LAKE BUENA VISTA, Fla. -- The Braves get their star closer back today.
John Rocker, as gifted a relief pitcher as there is in baseball, was on his way to Braves camp Wednesday.
So why weren't his teammates celebrating? Or at the very least, why weren't they applauding the decision that returned their closer to them a lot sooner than anyone expected?
Could it be because many or most Braves don't want Rocker here now? Could it be because they have as much taste as as they have talent?
When Rocker gets to camp, he'll have to show a lot more than a mitt-popping fastball and sharp breaking pitches. He needs to show his teammates a couple things he has not demonstrated publicly to date: remorse and contrition.
Baseball's new arbitrator, Shyam Das, let Rocker off easy. Yet, it's no guarantee his teammates will do the same. One difference is that Das only knows Rocker from their hours together in a hearing room, where Rocker presumably behaved. Rocker's teammates had to live with him all last year. The experience didn't endear Rocker to them.
Braves players didn't go so far as to post a ''Stay Out'' sign in Rocker's locker Wednesday. But suffice it to say, he is returning as something far less than a hero. Rocker has a lot of explaining to do when he pulls into camp. Then he has some catching up to do. He's entering the game way behind, something he's unaccustomed to as a closer. ''We're going to see what he has to say. Then after that, we just need him to be quiet,'' catcher Eddie Perez said.
Even the most patient and poised of the Braves, Tom Glavine, showed the start of frustration Wednesday when reporters approached him again for his take on the reliever with the racist comments. Glavine's initial response was to yelp to no one in particular, ''I'm tired of going out of my way for John Rocker.'' Notice, Glavine was not cursing the reporters. He's smart enough to know who's to blame for this unending mess.
No Brave would say whether they applauded the ruling by Das, who not only told Rocker he could report immediately to spring camp but that he would have his suspension during the regular season cut from a month to two weeks.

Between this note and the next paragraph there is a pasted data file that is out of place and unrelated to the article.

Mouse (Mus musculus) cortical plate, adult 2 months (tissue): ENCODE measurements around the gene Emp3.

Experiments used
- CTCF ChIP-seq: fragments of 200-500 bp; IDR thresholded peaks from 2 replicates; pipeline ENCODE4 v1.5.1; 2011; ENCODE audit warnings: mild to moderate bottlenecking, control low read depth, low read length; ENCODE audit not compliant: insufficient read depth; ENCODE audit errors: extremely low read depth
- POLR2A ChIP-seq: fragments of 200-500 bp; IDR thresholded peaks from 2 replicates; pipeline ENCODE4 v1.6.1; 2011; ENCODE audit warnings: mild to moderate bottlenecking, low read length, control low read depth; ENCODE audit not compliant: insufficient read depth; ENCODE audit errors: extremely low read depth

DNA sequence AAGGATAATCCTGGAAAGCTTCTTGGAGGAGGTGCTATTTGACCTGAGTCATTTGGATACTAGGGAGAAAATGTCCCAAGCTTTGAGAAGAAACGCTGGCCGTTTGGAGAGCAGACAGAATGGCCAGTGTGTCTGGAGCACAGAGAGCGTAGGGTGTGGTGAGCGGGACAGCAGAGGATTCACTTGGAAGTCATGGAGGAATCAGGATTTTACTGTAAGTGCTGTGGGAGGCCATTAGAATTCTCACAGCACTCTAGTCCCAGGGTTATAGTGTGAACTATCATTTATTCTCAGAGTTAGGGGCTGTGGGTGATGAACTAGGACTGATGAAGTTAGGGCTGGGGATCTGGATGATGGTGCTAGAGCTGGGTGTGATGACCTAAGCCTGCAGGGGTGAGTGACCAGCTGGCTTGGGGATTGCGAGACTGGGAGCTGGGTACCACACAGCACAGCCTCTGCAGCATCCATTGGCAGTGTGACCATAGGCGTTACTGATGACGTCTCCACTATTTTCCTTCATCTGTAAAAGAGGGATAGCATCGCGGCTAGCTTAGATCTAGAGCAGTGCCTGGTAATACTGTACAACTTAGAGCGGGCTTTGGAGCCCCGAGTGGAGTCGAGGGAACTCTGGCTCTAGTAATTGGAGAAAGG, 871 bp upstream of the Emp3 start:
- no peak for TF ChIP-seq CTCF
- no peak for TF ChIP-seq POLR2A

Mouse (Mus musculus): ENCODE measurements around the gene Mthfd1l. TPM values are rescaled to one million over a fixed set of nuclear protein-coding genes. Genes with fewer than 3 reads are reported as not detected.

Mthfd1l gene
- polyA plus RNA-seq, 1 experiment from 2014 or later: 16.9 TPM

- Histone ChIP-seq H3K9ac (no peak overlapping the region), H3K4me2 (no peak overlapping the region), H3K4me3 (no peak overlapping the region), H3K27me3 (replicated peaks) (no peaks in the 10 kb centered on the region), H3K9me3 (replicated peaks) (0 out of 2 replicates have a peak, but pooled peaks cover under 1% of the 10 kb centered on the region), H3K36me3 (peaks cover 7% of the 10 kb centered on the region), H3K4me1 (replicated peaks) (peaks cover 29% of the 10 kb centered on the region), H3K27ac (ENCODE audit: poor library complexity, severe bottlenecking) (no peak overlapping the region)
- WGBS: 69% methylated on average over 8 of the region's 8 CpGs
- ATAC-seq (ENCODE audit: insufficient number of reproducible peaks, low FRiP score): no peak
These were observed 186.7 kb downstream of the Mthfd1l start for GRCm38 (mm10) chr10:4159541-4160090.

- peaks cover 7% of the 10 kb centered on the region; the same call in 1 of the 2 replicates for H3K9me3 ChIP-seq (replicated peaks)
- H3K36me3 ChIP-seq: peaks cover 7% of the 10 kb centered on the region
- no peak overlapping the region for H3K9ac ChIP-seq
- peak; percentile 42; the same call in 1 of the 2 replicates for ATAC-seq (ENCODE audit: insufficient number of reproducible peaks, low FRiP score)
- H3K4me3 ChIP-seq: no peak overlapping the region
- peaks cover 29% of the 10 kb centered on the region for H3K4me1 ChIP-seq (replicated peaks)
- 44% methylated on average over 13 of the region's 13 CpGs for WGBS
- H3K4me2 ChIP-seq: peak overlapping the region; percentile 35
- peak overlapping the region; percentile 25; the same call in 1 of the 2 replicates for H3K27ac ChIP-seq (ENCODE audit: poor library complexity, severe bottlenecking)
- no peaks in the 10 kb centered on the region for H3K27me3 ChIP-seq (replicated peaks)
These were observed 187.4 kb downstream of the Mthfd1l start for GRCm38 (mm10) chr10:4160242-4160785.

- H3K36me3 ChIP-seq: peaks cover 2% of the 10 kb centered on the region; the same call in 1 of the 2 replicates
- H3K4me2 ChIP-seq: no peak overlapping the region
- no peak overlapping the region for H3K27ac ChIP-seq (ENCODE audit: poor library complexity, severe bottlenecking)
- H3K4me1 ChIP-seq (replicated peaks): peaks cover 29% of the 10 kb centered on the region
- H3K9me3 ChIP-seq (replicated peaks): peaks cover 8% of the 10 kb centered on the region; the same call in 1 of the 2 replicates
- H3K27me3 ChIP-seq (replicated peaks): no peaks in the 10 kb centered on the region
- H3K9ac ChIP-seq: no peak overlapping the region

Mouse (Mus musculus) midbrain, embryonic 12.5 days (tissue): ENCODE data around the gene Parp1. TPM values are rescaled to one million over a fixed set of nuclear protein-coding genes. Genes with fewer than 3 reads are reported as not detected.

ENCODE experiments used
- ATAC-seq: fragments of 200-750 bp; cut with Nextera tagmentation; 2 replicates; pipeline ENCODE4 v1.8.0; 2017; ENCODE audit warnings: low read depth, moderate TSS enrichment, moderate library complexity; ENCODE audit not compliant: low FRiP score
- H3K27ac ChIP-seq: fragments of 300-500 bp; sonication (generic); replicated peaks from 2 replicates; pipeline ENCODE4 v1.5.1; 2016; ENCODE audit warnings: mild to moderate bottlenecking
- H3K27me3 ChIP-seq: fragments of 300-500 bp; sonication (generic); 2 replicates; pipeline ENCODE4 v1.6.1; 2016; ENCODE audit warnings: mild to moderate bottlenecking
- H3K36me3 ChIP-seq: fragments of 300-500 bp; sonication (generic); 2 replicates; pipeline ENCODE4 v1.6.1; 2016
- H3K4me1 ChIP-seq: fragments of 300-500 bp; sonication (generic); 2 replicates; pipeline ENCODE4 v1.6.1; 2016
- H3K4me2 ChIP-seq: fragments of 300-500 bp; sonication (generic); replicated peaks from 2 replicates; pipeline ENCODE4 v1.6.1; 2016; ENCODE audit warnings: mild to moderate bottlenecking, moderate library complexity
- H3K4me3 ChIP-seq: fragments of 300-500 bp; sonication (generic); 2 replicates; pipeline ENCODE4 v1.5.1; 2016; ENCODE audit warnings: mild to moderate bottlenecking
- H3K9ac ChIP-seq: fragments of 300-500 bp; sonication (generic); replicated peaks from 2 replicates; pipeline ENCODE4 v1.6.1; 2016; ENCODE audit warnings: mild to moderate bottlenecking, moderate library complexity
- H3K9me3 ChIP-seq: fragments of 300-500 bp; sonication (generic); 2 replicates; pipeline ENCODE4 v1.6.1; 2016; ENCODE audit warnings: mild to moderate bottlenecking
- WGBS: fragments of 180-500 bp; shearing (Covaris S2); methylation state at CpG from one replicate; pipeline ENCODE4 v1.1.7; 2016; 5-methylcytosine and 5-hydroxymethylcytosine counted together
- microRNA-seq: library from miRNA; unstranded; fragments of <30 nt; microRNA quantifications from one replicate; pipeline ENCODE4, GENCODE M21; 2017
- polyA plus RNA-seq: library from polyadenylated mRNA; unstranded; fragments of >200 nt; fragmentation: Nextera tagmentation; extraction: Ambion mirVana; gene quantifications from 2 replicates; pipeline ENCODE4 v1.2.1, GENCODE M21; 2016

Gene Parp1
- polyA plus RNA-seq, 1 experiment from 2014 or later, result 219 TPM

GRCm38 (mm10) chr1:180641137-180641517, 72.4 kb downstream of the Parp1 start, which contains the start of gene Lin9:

Maybe the Braves were simply stunned, like the rest of us. Rocker seriously hurt the Braves and the game with what he said, and for that he is paying with a two-week vacation. Das' regular-season penalty for Rocker is 12 games, which translates into 5 1/3 innings assuming he is used similarly to last season. Five and one-third innings. For turning an organization on its ear. It doesn't seem right.
Several teammates said they are willing to forgive Rocker but want to keep a close eye on him. ''He's said all he needs to say to me. I'm going to put more weight on what he does when he thinks no one is looking,'' Glavine said. ''As they say, actions speak louder than words. It's easy to apologize. It's a lot harder to act (the right way) every day.'' Glavine said the problem isn't only Rocker's offending words. ''I think there needs to be changes,'' Glavine said. ''There are issues that go beyond what was said in that article.''
The organization with the greatest staying power is showing signs of wear. Rocker's words did reverberate. In a Dec. 22 Sports Illustrated article, Rocker said that when riding the No. 7 train in New York, you risk sitting next to ''some queer with AIDS,'' and that the thing he really doesn't like about New York are the foreigners. He added that Asian women are horrific drivers.
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